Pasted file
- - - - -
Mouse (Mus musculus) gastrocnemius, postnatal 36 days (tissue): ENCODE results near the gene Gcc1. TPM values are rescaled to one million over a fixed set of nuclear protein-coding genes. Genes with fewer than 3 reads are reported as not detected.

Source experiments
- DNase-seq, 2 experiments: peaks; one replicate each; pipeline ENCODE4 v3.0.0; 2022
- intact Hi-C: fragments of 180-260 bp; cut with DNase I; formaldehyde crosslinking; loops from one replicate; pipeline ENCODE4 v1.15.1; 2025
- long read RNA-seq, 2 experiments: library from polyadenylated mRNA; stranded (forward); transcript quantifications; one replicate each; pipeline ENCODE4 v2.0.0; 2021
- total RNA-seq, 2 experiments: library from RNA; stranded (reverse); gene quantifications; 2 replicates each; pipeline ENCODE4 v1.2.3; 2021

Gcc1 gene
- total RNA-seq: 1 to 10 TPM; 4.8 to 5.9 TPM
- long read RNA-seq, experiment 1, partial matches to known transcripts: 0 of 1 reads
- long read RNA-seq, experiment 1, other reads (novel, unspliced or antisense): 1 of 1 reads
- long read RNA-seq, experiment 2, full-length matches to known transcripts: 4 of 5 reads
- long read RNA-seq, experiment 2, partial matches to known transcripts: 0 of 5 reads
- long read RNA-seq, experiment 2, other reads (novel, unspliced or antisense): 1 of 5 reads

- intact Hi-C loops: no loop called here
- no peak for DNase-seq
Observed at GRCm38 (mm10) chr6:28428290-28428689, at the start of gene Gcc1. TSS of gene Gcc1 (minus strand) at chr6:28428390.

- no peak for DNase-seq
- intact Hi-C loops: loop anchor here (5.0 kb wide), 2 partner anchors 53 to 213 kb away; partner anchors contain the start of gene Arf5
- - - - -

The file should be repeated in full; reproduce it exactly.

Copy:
Mouse (Mus musculus) gastrocnemius, postnatal 36 days (tissue): ENCODE results near the gene Gcc1. TPM values are rescaled to one million over a fixed set of nuclear protein-coding genes. Genes with fewer than 3 reads are reported as not detected.

Source experiments
- DNase-seq, 2 experiments: peaks; one replicate each; pipeline ENCODE4 v3.0.0; 2022
- intact Hi-C: fragments of 180-260 bp; cut with DNase I; formaldehyde crosslinking; loops from one replicate; pipeline ENCODE4 v1.15.1; 2025
- long read RNA-seq, 2 experiments: library from polyadenylated mRNA; stranded (forward); transcript quantifications; one replicate each; pipeline ENCODE4 v2.0.0; 2021
- total RNA-seq, 2 experiments: library from RNA; stranded (reverse); gene quantifications; 2 replicates each; pipeline ENCODE4 v1.2.3; 2021

Gcc1 gene
- total RNA-seq: 1 to 10 TPM; 4.8 to 5.9 TPM
- long read RNA-seq, experiment 1, partial matches to known transcripts: 0 of 1 reads
- long read RNA-seq, experiment 1, other reads (novel, unspliced or antisense): 1 of 1 reads
- long read RNA-seq, experiment 2, full-length matches to known transcripts: 4 of 5 reads
- long read RNA-seq, experiment 2, partial matches to known transcripts: 0 of 5 reads
- long read RNA-seq, experiment 2, other reads (novel, unspliced or antisense): 1 of 5 reads

- intact Hi-C loops: no loop called here
- no peak for DNase-seq
Observed at GRCm38 (mm10) chr6:28428290-28428689, at the start of gene Gcc1. TSS of gene Gcc1 (minus strand) at chr6:28428390.

- no peak for DNase-seq
- intact Hi-C loops: loop anchor here (5.0 kb wide), 2 partner anchors 53 to 213 kb away; partner anchors contain the start of gene Arf5